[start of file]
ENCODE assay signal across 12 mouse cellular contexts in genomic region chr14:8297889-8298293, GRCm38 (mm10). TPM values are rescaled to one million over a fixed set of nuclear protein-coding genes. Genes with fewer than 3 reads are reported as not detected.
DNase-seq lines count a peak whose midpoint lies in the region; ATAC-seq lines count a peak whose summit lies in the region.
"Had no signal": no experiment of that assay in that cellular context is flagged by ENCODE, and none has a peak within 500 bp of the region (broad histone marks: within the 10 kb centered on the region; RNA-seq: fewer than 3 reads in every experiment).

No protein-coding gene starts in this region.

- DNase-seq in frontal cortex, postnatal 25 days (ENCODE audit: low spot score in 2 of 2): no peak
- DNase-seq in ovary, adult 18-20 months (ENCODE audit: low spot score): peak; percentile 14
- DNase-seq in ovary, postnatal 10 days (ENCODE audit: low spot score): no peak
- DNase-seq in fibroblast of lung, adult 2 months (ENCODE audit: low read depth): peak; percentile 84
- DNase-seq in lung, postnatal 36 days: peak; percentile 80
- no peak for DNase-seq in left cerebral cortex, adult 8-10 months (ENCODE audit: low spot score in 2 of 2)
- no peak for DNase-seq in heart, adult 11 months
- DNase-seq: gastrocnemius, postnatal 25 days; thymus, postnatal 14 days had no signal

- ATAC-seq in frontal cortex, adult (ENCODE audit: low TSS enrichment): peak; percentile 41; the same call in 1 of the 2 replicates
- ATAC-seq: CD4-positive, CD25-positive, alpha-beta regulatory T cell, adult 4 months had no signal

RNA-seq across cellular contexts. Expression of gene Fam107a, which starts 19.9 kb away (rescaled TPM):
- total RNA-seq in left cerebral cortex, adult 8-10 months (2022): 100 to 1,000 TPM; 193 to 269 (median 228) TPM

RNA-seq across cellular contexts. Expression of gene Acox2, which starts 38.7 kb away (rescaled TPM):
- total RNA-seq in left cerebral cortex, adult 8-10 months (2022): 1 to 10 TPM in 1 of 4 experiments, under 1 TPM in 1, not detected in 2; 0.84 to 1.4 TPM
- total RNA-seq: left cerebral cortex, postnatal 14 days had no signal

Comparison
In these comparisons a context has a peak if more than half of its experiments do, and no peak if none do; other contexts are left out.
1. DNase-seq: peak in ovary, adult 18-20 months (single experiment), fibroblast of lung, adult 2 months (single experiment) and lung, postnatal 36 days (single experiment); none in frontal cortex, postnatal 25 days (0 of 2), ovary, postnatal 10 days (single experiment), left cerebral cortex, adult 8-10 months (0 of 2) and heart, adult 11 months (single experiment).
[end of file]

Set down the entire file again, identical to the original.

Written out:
ENCODE assay signal across 12 mouse cellular contexts in genomic region chr14:8297889-8298293, GRCm38 (mm10). TPM values are rescaled to one million over a fixed set of nuclear protein-coding genes. Genes with fewer than 3 reads are reported as not detected.
DNase-seq lines count a peak whose midpoint lies in the region; ATAC-seq lines count a peak whose summit lies in the region.
"Had no signal": no experiment of that assay in that cellular context is flagged by ENCODE, and none has a peak within 500 bp of the region (broad histone marks: within the 10 kb centered on the region; RNA-seq: fewer than 3 reads in every experiment).

No protein-coding gene starts in this region.

- DNase-seq in frontal cortex, postnatal 25 days (ENCODE audit: low spot score in 2 of 2): no peak
- DNase-seq in ovary, adult 18-20 months (ENCODE audit: low spot score): peak; percentile 14
- DNase-seq in ovary, postnatal 10 days (ENCODE audit: low spot score): no peak
- DNase-seq in fibroblast of lung, adult 2 months (ENCODE audit: low read depth): peak; percentile 84
- DNase-seq in lung, postnatal 36 days: peak; percentile 80
- no peak for DNase-seq in left cerebral cortex, adult 8-10 months (ENCODE audit: low spot score in 2 of 2)
- no peak for DNase-seq in heart, adult 11 months
- DNase-seq: gastrocnemius, postnatal 25 days; thymus, postnatal 14 days had no signal

- ATAC-seq in frontal cortex, adult (ENCODE audit: low TSS enrichment): peak; percentile 41; the same call in 1 of the 2 replicates
- ATAC-seq: CD4-positive, CD25-positive, alpha-beta regulatory T cell, adult 4 months had no signal

RNA-seq across cellular contexts. Expression of gene Fam107a, which starts 19.9 kb away (rescaled TPM):
- total RNA-seq in left cerebral cortex, adult 8-10 months (2022): 100 to 1,000 TPM; 193 to 269 (median 228) TPM

RNA-seq across cellular contexts. Expression of gene Acox2, which starts 38.7 kb away (rescaled TPM):
- total RNA-seq in left cerebral cortex, adult 8-10 months (2022): 1 to 10 TPM in 1 of 4 experiments, under 1 TPM in 1, not detected in 2; 0.84 to 1.4 TPM
- total RNA-seq: left cerebral cortex, postnatal 14 days had no signal

Comparison
In these comparisons a context has a peak if more than half of its experiments do, and no peak if none do; other contexts are left out.
1. DNase-seq: peak in ovary, adult 18-20 months (single experiment), fibroblast of lung, adult 2 months (single experiment) and lung, postnatal 36 days (single experiment); none in frontal cortex, postnatal 25 days (0 of 2), ovary, postnatal 10 days (single experiment), left cerebral cortex, adult 8-10 months (0 of 2) and heart, adult 11 months (single experiment).